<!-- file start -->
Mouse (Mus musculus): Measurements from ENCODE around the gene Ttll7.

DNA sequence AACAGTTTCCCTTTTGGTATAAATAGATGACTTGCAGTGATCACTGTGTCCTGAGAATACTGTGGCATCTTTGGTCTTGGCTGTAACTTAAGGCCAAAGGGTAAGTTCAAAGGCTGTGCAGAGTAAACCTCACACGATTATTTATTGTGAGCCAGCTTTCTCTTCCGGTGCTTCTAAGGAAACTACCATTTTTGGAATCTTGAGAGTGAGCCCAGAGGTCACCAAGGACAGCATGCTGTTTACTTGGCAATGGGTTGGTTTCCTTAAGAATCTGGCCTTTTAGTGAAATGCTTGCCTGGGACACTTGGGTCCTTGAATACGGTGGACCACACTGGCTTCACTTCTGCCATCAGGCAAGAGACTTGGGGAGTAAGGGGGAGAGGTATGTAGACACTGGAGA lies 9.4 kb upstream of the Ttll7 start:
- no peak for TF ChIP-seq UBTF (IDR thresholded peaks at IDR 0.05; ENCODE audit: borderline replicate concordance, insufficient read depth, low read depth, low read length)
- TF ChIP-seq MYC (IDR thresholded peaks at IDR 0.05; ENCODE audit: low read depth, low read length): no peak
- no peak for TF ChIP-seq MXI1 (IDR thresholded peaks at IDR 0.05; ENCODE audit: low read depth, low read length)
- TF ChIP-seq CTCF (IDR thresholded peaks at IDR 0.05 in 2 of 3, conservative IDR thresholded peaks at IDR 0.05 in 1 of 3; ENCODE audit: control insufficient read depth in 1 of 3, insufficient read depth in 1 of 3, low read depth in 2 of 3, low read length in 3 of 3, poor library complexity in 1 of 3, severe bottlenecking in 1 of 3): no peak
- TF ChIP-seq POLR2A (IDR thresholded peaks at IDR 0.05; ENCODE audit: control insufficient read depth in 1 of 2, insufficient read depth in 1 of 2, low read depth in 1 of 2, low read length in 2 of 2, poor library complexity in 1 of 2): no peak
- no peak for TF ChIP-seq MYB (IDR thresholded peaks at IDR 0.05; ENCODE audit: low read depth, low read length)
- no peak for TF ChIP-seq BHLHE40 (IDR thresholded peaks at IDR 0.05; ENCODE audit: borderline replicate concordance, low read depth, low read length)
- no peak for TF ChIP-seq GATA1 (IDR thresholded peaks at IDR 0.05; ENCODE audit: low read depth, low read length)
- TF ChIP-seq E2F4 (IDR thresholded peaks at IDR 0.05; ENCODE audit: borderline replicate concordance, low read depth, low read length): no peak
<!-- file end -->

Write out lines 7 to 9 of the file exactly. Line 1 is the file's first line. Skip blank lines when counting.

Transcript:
- TF ChIP-seq POLR2A (IDR thresholded peaks at IDR 0.05; ENCODE audit: control insufficient read depth in 1 of 2, insufficient read depth in 1 of 2, low read depth in 1 of 2, low read length in 2 of 2, poor library complexity in 1 of 2): no peak
- no peak for TF ChIP-seq MYB (IDR thresholded peaks at IDR 0.05; ENCODE audit: low read depth, low read length)
- no peak for TF ChIP-seq BHLHE40 (IDR thresholded peaks at IDR 0.05; ENCODE audit: borderline replicate concordance, low read depth, low read length)